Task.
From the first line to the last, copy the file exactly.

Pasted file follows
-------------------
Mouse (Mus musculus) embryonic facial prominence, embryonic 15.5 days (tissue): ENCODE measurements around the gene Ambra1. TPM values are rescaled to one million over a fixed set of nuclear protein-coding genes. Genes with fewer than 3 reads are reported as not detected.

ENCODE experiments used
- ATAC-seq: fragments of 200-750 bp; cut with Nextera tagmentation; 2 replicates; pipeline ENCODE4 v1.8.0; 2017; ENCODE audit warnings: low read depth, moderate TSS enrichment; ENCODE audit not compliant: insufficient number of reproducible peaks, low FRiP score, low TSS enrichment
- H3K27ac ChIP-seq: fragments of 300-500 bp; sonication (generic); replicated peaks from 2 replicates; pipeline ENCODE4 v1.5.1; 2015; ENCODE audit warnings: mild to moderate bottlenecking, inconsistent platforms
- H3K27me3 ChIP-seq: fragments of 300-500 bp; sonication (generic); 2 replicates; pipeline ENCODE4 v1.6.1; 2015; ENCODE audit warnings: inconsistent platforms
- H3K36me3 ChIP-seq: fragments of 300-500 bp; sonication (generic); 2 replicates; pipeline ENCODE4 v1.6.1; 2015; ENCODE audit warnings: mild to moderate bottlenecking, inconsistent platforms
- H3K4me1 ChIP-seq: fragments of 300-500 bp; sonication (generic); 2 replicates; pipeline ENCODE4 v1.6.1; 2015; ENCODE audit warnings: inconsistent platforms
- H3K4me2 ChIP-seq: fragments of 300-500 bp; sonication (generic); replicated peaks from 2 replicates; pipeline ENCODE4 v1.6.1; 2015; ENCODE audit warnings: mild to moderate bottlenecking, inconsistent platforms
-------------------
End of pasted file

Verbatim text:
Mouse (Mus musculus) embryonic facial prominence, embryonic 15.5 days (tissue): ENCODE measurements around the gene Ambra1. TPM values are rescaled to one million over a fixed set of nuclear protein-coding genes. Genes with fewer than 3 reads are reported as not detected.

ENCODE experiments used
- ATAC-seq: fragments of 200-750 bp; cut with Nextera tagmentation; 2 replicates; pipeline ENCODE4 v1.8.0; 2017; ENCODE audit warnings: low read depth, moderate TSS enrichment; ENCODE audit not compliant: insufficient number of reproducible peaks, low FRiP score, low TSS enrichment
- H3K27ac ChIP-seq: fragments of 300-500 bp; sonication (generic); replicated peaks from 2 replicates; pipeline ENCODE4 v1.5.1; 2015; ENCODE audit warnings: mild to moderate bottlenecking, inconsistent platforms
- H3K27me3 ChIP-seq: fragments of 300-500 bp; sonication (generic); 2 replicates; pipeline ENCODE4 v1.6.1; 2015; ENCODE audit warnings: inconsistent platforms
- H3K36me3 ChIP-seq: fragments of 300-500 bp; sonication (generic); 2 replicates; pipeline ENCODE4 v1.6.1; 2015; ENCODE audit warnings: mild to moderate bottlenecking, inconsistent platforms
- H3K4me1 ChIP-seq: fragments of 300-500 bp; sonication (generic); 2 replicates; pipeline ENCODE4 v1.6.1; 2015; ENCODE audit warnings: inconsistent platforms
- H3K4me2 ChIP-seq: fragments of 300-500 bp; sonication (generic); replicated peaks from 2 replicates; pipeline ENCODE4 v1.6.1; 2015; ENCODE audit warnings: mild to moderate bottlenecking, inconsistent platforms